SAY WHAT? (What is the passage saying?)
- In this chapter Jesus confronts the Pharisees. He starts by telling a crowd of people that they should follow the teachings of the Pharisees and the teachers of the law, but to not imitate what they do -- in other words, do as they say, not as they do. These religious leaders didn’t practice what they preached. Jesus said that everything these men did was for others to see.
- Jesus mentions "phylacteries," which were little boxes of Bible verses the Pharisees wore on their head and arms to try to make it look like they were extra righteous.
- Jesus gives the crowd a quick lesson about status in the kingdom of God. He tells his audience not to call anyone master, father, or teacher except for God. Basically the idea is not that we shouldn't honor people, but that we should give credit or reverence to people that only belongs to God.
- He also mentions God's great hierarchy reversal by saying, “the greatest among you will be your servant.”
- Jesus calls the Pharisees some harsh names, explaining (in verse 13) that instead of bringing people to God as they were supposed to, they were keeping people from him.
- Note that the New International Version of the Bible omits verse 14 but mentions in the notes section that “Some manuscripts to. 14 Woe to you, teachers of the law and Pharisees, you hypocrites! You devour widows’ houses and for a show make lengthy prayers. Therefore you will be punished more severely.” This is because not all manuscripts (original handwritten copies) included this verse, but enough did to warrant a note. It is common to have these kind of slight differences in the early writings, but this doesn't impact their validity because there are literally thousands of early manuscripts that are impressively consistent. The major tenets of the Christian faith are based on verses found in all manuscripts.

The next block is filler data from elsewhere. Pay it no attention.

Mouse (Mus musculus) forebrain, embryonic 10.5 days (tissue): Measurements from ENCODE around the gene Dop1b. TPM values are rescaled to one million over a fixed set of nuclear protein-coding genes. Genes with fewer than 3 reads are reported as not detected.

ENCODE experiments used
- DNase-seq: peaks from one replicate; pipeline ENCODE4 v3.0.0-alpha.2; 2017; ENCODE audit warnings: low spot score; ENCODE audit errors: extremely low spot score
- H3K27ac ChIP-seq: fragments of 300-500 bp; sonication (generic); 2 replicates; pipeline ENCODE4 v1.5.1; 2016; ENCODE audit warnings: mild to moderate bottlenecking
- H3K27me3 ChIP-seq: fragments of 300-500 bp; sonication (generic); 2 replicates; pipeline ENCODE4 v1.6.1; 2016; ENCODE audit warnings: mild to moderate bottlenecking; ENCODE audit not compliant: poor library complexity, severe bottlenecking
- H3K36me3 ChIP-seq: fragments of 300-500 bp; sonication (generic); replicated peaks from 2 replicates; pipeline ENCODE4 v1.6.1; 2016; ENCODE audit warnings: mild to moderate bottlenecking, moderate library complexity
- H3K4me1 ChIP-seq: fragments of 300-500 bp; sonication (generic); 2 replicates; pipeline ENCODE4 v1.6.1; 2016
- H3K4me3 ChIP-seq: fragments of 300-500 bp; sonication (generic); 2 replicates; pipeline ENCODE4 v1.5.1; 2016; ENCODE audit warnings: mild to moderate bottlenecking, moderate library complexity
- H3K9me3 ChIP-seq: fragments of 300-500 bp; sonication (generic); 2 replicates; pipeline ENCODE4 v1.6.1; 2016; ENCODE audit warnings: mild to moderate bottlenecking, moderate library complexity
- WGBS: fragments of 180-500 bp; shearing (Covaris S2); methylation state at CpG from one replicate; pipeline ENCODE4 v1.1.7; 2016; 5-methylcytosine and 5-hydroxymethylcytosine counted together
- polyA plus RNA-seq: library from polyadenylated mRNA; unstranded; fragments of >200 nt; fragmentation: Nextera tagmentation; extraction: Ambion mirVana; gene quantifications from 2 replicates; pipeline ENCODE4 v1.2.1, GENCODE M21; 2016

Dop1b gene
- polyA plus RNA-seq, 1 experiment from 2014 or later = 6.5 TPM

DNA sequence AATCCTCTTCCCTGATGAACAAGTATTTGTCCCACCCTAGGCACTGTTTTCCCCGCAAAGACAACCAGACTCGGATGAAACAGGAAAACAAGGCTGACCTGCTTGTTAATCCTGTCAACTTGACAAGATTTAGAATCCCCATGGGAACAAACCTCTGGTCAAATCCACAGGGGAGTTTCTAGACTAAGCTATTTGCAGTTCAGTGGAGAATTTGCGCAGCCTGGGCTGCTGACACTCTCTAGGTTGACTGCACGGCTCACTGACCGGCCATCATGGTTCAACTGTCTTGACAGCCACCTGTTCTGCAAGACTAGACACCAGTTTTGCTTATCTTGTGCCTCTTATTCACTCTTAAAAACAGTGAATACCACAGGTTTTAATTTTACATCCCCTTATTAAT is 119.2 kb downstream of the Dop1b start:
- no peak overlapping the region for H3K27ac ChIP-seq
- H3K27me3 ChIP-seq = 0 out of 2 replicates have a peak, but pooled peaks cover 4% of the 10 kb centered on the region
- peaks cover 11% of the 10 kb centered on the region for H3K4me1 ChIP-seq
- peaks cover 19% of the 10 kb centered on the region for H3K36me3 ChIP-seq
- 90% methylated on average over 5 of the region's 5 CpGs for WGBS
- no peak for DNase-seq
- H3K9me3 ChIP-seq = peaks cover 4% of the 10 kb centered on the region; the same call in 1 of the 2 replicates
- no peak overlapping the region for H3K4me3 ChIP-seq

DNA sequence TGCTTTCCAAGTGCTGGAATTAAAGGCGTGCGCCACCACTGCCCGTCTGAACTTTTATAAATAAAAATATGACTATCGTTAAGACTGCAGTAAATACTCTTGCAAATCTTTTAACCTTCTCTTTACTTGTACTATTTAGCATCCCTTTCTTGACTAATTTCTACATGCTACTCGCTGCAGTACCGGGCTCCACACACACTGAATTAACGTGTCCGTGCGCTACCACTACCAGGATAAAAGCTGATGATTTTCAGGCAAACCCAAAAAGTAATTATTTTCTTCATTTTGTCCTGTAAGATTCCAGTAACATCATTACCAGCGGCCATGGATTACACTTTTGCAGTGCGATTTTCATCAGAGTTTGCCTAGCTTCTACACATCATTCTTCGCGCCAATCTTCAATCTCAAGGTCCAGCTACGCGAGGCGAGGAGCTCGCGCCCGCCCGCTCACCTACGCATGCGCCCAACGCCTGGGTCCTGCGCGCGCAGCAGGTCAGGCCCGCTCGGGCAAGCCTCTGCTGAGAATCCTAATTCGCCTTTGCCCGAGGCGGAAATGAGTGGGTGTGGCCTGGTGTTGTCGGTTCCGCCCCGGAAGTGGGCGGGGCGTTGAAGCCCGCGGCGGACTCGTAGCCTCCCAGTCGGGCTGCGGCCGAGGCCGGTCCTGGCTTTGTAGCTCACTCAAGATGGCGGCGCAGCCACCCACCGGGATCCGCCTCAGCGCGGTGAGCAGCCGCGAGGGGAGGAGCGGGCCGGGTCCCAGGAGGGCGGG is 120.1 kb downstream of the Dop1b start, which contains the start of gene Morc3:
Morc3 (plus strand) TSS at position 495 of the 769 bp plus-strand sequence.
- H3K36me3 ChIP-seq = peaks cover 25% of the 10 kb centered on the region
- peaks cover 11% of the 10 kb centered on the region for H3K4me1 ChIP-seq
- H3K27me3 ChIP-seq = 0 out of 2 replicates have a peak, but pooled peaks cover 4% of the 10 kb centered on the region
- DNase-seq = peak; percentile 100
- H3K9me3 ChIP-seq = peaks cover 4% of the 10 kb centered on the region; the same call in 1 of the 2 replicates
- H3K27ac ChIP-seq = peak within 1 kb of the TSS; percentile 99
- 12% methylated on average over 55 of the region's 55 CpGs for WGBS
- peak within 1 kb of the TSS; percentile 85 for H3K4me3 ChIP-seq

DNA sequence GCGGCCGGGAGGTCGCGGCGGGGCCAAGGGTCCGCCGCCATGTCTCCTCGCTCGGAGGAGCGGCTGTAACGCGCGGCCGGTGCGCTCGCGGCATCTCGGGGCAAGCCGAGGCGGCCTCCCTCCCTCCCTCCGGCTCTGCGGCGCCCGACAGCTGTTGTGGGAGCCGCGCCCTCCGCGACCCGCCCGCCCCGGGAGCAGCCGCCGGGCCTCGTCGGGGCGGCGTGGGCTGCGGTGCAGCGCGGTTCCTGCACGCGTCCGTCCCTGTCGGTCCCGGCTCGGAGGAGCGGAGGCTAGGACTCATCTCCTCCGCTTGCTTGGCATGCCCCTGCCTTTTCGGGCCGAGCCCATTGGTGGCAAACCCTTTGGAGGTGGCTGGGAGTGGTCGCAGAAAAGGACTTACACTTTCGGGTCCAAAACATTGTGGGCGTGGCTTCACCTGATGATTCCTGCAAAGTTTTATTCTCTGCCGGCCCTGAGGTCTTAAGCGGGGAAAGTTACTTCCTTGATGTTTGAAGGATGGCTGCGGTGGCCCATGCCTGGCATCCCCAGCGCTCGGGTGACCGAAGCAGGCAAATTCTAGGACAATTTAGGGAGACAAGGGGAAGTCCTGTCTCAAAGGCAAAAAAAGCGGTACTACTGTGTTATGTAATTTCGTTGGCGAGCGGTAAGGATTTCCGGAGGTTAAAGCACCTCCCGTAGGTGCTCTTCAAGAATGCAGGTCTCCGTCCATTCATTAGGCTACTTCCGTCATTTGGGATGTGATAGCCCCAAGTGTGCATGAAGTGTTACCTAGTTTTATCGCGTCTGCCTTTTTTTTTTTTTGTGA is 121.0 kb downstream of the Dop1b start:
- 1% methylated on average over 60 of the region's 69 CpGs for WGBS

SO WHAT? (What are the underlying principles?)
- Jesus made it clear that merely “looking the part” doesn’t get us anything with God. In fact, it leads to evil. Jesus wants people to genuinely follow him. So how do we overcome the temptation to appear as though we are perfect? Part of it is playing for an audience of one. We should only be concerned with what God thinks, not impressing other people. Another aspect is practice our good deeds in secret (as Jesus teaches in Matthew, chapter six). We need to try and make sure others don't know about the good we do, so we're not tempted to do it so they'll know it.
NOW WHAT? (How will you personally apply this passage?)
- If you've been following the reading plan, you've probably noticed that this theme of hypocrisy has been coming up often in Jesus' teaching. He is really serious about making sure that people have a genuine faith from the heart, not a manufactured faith to impress others. But are you serious about it? It's human nature to care too much about how we appear, so we need to be very careful about this. Ask God to help you!